Fidel Castro I by Leon Golub

A new exhibition of work by American artist Leon Golub has opened at the National Portrait Gallery in London this month.

The exhibition, titled Leon Golub Powerplay: The Political Portraits, will run until 25th September, with a main focus on the artist’s political portraits from the 1970s.

Groups visiting the gallery will be able to see paintings of heads of state, corporate, military and religious figures, derived from their media representations.

There are portraits of some of the 20th century’s most powerful leaders including Castro, Pinochet and Brezhnev, and this is the first time that the pieces are being shown in the UK.


The display encompasses 18 portraits of 13 men in a variety of positions of power.

These range from politicians such as Henry Kissinger, John Foster Dulles, Valery Giscard D’Estaing and Michael Foot to revolutionaries such as the Algerian Houari Boumediene and American mayor and police chief Frank Rizzo.

There are also four portraits of the Spanish general Francisco Franco at different stages of his life, including one of him ‘in casket’ following his death.

More about Leon Golub

Best known for his large-scale paintings of mercenaries, interrogations, torture and riots, Leon Golub explored the effects of power upon the body through facial expression, gesture and dress.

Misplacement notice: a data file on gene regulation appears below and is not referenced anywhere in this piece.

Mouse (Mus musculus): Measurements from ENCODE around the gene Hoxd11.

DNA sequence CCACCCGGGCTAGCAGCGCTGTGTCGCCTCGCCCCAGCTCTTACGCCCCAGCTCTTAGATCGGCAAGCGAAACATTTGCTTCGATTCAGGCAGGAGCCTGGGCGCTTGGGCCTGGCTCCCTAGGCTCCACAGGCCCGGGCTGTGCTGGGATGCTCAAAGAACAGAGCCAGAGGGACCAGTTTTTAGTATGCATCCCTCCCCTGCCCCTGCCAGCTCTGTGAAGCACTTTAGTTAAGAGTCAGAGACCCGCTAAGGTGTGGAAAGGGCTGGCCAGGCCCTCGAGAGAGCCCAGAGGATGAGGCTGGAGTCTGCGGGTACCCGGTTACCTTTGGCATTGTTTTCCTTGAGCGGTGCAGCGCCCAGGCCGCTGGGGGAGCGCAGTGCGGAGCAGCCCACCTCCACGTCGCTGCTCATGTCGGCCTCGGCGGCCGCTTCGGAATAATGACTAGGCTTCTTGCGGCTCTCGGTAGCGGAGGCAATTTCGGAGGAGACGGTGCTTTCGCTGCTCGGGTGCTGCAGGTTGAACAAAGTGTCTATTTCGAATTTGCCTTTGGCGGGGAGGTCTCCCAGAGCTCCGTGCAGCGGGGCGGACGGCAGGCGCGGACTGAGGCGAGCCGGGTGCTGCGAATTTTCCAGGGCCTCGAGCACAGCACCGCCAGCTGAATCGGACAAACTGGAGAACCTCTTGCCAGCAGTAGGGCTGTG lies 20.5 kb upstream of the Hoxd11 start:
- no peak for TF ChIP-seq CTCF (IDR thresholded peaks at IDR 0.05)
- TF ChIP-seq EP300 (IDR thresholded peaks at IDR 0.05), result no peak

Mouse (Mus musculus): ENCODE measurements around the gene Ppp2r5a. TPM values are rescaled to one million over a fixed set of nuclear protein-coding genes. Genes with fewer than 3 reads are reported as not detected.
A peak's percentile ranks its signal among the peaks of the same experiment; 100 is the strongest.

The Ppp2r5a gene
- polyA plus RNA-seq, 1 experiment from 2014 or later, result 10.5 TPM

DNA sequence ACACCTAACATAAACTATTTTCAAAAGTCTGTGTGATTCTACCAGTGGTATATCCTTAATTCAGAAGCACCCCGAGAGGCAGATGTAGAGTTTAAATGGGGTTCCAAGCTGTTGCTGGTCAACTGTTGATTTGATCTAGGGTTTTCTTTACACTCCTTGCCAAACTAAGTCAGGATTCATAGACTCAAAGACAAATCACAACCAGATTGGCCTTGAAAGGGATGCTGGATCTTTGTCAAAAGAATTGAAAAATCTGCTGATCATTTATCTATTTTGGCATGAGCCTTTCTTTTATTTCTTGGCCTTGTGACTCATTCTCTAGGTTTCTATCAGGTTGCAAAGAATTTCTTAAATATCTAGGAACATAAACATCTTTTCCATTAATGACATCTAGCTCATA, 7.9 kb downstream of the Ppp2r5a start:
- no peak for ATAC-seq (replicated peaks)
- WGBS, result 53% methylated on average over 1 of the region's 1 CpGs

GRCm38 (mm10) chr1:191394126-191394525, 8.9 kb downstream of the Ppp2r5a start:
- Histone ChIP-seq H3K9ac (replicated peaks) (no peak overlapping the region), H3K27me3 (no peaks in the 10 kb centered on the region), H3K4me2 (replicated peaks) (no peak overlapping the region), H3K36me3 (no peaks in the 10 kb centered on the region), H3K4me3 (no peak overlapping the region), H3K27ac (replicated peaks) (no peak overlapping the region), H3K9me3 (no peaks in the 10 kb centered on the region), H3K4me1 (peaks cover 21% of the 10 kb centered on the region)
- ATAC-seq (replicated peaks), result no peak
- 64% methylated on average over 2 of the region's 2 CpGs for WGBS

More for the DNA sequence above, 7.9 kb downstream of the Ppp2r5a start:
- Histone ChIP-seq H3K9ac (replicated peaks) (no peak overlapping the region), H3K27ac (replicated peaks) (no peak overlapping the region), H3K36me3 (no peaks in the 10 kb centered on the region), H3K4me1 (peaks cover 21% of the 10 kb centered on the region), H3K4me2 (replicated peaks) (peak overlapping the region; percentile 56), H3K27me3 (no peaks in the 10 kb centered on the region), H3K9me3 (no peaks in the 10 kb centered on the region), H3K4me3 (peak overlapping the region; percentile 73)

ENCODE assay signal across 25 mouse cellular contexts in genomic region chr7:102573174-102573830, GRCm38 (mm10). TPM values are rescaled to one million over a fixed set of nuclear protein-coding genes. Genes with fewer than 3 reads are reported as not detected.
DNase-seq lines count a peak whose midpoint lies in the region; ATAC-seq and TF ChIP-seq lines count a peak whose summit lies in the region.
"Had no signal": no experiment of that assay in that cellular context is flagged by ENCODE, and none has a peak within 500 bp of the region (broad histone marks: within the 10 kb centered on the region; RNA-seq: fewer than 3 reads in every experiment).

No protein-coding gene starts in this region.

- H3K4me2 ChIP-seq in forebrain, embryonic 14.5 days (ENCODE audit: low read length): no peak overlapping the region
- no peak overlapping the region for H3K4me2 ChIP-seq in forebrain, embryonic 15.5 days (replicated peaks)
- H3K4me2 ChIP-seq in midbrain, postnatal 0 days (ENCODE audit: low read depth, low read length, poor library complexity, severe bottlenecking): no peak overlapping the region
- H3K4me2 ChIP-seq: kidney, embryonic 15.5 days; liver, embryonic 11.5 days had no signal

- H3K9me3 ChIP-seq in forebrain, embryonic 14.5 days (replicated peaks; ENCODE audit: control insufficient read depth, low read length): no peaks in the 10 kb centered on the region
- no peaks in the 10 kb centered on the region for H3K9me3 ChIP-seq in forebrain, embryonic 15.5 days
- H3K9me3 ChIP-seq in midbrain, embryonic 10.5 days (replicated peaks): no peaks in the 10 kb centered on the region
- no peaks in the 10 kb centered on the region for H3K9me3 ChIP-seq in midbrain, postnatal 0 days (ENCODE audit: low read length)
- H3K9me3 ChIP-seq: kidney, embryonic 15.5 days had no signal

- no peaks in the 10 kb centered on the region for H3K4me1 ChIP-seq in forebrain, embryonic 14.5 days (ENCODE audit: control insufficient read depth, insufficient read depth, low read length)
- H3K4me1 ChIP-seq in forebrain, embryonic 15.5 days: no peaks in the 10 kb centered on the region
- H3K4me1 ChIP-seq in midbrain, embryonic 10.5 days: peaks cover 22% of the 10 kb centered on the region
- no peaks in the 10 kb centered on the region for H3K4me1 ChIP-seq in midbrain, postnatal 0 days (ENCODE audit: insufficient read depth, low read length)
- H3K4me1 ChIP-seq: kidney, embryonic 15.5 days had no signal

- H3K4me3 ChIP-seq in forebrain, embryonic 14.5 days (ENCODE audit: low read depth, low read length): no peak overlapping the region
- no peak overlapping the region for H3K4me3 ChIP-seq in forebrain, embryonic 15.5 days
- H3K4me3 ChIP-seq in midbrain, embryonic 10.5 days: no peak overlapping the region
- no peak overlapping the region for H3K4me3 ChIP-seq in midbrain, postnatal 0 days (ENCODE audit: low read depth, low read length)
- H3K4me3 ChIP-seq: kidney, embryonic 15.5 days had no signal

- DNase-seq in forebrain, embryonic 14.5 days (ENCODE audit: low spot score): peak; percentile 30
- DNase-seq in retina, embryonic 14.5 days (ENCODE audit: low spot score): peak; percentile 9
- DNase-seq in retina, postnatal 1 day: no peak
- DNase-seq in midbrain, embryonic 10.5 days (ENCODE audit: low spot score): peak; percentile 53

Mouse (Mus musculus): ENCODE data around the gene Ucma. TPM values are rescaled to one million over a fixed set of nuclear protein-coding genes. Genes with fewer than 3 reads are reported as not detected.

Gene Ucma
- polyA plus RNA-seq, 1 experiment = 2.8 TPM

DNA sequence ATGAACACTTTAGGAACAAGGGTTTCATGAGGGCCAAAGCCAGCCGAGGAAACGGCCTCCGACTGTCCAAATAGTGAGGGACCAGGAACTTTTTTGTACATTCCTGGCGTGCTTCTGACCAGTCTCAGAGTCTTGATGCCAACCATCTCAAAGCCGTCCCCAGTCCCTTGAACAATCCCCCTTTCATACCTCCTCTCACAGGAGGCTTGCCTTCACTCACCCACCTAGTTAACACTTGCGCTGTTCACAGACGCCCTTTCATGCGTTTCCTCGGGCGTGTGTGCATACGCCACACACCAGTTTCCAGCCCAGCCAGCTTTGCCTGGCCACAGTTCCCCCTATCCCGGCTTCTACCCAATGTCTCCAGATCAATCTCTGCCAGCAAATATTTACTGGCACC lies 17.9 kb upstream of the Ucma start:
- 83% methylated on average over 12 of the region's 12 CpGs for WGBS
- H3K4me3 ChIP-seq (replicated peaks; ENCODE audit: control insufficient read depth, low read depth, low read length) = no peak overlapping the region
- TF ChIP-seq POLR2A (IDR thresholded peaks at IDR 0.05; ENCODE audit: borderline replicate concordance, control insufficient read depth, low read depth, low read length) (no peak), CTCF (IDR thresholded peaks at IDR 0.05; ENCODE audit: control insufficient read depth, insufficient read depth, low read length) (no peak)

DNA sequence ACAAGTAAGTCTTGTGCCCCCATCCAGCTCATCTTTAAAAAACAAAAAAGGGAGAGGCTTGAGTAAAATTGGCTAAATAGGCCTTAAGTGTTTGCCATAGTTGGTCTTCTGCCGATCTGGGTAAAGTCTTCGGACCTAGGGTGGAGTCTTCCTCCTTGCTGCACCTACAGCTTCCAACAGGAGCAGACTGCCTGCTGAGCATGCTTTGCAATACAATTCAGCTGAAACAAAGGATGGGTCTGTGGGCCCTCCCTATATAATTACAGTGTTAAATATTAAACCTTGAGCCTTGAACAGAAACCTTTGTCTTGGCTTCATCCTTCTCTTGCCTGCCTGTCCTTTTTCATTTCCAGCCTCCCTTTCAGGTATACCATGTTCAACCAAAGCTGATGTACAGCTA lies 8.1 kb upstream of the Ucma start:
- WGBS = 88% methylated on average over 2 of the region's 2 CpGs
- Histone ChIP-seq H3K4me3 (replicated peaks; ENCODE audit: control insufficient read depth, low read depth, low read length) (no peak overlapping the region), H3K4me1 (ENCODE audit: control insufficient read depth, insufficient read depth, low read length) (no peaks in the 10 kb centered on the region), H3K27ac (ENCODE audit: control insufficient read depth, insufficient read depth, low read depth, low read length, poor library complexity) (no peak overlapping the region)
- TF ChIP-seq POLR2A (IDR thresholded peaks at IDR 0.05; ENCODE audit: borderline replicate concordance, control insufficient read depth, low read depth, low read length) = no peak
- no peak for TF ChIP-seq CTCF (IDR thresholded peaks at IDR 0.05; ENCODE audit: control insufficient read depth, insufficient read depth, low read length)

His source material came from the mass media – showing how power is imaged through the camera lens – a process which he saw as serving political, military or social interests.

Group visits

Leon Golub Powerplay: The Political Portraits is the latest display in the gallery’s Interventions series, a programme of special 20th century displays that focuses on unconventional approaches to portraiture.

The exhibition is free for groups to enter. GTOs can organise a self-guided tour of the National Portrait Gallery, or book in advance to have a specialist talk in one of the galleries.

For further group travel information visit

Pictured: Fidel Castro I by Leon Golub, 1977. (Photo credit: Michael Tropea, Chicago).